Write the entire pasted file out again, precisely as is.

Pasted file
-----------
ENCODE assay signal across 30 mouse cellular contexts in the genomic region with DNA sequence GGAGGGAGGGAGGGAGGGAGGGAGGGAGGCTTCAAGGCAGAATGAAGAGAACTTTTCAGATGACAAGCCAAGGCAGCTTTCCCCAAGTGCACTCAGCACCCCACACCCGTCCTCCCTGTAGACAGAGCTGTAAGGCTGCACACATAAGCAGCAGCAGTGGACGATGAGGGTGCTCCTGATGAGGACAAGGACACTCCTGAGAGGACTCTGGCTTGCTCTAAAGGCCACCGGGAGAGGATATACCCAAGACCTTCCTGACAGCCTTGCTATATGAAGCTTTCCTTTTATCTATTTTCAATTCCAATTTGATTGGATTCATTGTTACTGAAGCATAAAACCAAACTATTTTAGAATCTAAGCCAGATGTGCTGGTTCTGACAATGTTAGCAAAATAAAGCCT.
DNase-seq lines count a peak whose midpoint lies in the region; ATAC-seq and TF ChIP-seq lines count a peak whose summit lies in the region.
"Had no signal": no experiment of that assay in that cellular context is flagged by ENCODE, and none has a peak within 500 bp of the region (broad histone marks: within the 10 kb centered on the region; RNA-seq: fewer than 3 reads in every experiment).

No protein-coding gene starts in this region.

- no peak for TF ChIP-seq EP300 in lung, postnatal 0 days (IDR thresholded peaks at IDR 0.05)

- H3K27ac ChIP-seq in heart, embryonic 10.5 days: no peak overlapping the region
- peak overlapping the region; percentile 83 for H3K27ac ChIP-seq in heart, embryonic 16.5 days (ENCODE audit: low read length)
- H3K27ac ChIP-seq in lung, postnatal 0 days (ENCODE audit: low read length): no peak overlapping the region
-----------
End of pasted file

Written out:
ENCODE assay signal across 30 mouse cellular contexts in the genomic region with DNA sequence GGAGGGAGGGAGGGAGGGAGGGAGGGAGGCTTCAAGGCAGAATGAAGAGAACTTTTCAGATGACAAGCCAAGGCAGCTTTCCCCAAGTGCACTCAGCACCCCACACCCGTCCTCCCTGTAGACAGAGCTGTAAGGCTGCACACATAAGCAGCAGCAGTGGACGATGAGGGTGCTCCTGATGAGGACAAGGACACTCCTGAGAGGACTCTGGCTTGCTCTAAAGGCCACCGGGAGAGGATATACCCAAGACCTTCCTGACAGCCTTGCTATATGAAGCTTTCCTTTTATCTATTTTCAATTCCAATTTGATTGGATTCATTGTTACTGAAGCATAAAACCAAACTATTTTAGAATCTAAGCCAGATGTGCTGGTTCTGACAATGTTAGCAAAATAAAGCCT.
DNase-seq lines count a peak whose midpoint lies in the region; ATAC-seq and TF ChIP-seq lines count a peak whose summit lies in the region.
"Had no signal": no experiment of that assay in that cellular context is flagged by ENCODE, and none has a peak within 500 bp of the region (broad histone marks: within the 10 kb centered on the region; RNA-seq: fewer than 3 reads in every experiment).

No protein-coding gene starts in this region.

- no peak for TF ChIP-seq EP300 in lung, postnatal 0 days (IDR thresholded peaks at IDR 0.05)

- H3K27ac ChIP-seq in heart, embryonic 10.5 days: no peak overlapping the region
- peak overlapping the region; percentile 83 for H3K27ac ChIP-seq in heart, embryonic 16.5 days (ENCODE audit: low read length)
- H3K27ac ChIP-seq in lung, postnatal 0 days (ENCODE audit: low read length): no peak overlapping the region